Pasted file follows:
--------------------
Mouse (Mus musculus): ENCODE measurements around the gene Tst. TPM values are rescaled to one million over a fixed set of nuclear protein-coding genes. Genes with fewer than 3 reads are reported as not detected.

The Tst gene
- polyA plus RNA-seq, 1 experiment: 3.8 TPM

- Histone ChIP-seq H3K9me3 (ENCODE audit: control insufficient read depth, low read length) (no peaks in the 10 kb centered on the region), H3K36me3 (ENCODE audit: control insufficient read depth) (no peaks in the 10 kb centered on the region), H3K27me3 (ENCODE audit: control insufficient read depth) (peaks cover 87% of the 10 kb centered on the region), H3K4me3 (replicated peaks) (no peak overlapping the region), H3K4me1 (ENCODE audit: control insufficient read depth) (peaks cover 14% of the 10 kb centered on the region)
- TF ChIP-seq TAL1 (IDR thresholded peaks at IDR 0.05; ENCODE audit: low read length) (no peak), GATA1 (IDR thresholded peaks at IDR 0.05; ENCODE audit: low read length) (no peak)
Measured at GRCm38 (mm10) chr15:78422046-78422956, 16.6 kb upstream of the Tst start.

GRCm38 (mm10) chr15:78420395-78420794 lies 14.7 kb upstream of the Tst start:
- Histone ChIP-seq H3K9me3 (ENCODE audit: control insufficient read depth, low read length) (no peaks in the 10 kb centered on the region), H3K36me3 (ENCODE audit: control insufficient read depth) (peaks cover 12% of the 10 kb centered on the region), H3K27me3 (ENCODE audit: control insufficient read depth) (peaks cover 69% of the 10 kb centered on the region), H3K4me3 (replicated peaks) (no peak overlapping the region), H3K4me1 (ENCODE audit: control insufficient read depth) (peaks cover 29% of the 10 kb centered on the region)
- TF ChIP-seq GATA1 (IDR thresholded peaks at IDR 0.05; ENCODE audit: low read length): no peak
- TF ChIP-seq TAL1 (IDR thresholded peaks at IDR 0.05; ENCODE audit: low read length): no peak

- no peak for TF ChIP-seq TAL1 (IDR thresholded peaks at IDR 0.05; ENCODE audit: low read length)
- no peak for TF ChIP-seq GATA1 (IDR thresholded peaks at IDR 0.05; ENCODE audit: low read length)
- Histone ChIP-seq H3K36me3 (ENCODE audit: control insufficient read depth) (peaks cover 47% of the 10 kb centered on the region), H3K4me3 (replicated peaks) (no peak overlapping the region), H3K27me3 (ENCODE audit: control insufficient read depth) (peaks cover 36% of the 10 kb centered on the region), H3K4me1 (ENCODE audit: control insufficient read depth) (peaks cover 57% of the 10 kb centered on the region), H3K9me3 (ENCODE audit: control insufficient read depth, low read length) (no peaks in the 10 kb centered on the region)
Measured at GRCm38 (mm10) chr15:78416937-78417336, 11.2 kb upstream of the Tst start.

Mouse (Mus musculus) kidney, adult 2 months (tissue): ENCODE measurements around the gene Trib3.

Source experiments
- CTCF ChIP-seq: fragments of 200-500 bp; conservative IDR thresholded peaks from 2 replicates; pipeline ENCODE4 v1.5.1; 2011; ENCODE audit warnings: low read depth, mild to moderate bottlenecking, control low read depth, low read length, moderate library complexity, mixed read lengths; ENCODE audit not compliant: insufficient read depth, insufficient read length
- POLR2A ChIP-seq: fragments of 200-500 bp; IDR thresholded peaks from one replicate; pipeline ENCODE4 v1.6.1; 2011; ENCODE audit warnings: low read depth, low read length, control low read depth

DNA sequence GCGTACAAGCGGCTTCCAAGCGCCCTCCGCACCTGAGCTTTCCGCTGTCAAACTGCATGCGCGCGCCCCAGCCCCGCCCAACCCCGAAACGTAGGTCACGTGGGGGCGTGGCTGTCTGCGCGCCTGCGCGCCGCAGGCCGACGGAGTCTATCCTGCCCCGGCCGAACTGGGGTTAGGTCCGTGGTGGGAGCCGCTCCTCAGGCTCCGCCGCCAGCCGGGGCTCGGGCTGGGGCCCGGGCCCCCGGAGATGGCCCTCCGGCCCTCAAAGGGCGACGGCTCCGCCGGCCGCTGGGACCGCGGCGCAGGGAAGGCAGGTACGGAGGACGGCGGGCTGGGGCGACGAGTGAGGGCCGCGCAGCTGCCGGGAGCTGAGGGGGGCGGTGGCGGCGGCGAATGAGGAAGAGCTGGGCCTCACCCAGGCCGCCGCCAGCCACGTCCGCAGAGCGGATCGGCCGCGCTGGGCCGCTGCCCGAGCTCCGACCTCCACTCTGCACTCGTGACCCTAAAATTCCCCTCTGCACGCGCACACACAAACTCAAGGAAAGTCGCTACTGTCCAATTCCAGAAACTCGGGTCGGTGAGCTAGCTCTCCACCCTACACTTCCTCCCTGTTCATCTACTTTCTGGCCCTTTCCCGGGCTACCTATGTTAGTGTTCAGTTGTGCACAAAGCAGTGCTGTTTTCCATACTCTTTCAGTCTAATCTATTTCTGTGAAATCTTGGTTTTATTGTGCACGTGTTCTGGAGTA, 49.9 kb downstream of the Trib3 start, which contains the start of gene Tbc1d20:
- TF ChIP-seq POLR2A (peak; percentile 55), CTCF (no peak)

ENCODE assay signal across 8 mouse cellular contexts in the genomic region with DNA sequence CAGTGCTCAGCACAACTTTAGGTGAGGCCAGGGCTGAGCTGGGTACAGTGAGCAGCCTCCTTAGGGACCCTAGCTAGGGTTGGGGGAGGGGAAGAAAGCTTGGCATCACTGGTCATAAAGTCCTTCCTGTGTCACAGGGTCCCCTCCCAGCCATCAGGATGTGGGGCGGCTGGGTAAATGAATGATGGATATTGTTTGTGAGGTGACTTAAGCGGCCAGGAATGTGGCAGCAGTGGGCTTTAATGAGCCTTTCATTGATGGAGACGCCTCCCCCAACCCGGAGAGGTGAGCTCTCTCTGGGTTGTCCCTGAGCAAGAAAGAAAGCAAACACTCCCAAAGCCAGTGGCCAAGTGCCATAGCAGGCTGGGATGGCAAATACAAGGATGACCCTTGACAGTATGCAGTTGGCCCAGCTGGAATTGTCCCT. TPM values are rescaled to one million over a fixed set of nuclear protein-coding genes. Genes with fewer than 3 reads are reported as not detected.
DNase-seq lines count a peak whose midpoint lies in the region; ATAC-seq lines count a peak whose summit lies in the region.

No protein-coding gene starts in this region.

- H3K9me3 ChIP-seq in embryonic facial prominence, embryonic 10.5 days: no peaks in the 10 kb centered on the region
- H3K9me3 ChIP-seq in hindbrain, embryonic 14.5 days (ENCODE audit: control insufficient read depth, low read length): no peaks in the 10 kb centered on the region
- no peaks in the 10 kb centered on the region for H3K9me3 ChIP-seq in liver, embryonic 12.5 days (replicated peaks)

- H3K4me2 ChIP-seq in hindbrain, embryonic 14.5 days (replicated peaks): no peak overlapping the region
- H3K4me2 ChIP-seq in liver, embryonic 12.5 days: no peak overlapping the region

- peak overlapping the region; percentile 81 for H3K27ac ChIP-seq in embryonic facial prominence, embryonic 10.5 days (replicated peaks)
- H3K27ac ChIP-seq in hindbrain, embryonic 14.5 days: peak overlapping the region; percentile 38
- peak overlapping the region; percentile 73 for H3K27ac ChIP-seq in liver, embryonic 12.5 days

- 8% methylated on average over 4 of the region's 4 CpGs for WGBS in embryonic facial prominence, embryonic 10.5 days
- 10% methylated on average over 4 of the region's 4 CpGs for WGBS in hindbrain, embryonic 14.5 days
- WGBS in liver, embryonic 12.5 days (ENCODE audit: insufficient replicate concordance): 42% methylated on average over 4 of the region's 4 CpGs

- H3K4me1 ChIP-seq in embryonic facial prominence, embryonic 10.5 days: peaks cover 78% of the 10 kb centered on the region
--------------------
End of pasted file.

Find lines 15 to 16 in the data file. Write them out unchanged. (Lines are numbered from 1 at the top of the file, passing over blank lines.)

Mouse (Mus musculus) kidney, adult 2 months (tissue): ENCODE measurements around the gene Trib3.

Source experiments